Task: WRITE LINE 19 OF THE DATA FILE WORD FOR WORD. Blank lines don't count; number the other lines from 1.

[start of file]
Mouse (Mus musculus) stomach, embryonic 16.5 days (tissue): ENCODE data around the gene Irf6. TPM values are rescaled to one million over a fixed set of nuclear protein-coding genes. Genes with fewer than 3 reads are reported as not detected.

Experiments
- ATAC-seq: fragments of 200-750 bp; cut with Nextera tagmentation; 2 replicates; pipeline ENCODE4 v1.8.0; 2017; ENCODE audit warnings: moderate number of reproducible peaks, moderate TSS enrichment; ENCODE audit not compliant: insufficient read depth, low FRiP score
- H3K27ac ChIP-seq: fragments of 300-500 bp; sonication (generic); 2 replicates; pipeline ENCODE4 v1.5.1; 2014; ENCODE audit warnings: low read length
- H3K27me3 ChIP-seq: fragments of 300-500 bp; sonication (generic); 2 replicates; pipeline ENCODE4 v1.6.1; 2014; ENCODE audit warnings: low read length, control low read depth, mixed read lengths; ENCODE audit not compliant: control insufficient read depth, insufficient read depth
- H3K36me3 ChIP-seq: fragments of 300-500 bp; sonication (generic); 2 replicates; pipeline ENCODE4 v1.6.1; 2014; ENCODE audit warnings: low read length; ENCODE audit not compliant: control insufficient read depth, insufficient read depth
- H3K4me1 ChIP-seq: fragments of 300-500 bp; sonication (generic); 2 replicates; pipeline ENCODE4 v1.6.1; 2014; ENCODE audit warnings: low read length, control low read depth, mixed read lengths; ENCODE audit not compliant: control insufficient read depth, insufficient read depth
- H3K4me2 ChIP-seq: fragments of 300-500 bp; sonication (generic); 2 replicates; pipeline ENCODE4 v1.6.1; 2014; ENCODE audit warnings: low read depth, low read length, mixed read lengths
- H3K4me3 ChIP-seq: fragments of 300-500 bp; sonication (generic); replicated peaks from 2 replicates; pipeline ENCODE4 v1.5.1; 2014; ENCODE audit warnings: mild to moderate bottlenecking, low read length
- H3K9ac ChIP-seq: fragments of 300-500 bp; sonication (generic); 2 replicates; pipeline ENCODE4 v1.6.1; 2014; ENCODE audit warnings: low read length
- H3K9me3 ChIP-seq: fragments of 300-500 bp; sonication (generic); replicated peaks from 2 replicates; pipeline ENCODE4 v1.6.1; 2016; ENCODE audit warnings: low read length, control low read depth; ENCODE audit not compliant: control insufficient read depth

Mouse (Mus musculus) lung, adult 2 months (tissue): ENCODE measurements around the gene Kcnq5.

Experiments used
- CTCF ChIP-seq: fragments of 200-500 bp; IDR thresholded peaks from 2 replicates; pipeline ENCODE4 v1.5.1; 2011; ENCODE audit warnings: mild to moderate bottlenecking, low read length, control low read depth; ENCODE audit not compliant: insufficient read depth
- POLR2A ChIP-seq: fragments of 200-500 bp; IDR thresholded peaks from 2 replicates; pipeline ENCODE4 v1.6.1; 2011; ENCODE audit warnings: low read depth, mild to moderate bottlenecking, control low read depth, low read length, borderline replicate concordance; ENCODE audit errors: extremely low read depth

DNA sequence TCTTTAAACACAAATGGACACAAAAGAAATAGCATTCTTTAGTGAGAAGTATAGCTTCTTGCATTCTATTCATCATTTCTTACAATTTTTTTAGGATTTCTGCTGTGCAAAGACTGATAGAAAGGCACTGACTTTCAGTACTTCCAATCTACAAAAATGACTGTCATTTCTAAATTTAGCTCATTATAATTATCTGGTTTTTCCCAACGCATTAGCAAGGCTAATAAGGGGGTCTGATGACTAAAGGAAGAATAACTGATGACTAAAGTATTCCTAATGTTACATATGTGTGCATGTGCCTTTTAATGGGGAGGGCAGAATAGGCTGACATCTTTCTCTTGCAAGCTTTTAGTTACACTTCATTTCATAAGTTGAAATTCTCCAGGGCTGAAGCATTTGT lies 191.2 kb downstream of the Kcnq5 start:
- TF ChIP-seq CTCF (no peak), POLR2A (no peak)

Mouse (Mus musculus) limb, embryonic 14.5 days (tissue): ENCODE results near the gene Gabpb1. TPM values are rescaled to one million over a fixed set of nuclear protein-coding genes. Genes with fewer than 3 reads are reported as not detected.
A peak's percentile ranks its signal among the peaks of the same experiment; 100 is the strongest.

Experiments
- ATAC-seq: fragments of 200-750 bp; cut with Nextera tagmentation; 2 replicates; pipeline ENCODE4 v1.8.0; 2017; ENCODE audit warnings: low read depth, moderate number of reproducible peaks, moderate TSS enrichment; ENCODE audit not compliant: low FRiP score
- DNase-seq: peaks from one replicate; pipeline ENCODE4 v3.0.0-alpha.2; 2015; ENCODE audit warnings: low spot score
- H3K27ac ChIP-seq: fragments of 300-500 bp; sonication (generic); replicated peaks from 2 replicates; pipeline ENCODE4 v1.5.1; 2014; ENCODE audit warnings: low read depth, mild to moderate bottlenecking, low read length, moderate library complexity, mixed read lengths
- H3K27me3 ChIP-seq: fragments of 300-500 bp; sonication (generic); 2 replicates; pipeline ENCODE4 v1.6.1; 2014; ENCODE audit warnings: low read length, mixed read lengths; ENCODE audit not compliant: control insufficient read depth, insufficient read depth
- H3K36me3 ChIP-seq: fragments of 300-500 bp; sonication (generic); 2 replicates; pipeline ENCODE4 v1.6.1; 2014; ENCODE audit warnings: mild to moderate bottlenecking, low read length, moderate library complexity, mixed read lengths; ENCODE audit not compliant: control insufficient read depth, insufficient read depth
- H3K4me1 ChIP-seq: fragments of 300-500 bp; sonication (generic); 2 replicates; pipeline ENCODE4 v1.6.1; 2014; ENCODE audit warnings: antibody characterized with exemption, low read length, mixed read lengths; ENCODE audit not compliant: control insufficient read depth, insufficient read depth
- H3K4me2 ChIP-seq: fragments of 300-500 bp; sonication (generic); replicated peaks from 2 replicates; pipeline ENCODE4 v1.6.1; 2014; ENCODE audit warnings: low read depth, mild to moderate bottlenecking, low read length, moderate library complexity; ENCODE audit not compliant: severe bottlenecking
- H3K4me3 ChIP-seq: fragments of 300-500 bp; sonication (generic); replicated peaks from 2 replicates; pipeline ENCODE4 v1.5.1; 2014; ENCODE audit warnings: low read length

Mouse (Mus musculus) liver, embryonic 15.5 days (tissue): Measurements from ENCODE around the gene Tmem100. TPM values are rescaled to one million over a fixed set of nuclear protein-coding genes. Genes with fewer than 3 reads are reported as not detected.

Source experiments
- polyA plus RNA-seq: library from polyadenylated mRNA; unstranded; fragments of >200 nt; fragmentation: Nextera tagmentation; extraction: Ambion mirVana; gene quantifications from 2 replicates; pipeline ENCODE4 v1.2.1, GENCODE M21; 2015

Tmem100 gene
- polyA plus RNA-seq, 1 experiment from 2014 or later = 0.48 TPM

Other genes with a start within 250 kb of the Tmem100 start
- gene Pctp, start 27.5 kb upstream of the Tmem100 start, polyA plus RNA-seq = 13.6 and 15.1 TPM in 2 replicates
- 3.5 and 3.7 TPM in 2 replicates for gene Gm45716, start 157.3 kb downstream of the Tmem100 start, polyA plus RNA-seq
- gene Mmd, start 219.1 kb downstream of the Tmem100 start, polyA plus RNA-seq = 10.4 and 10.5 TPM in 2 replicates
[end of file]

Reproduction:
A peak's percentile ranks its signal among the peaks of the same experiment; 100 is the strongest.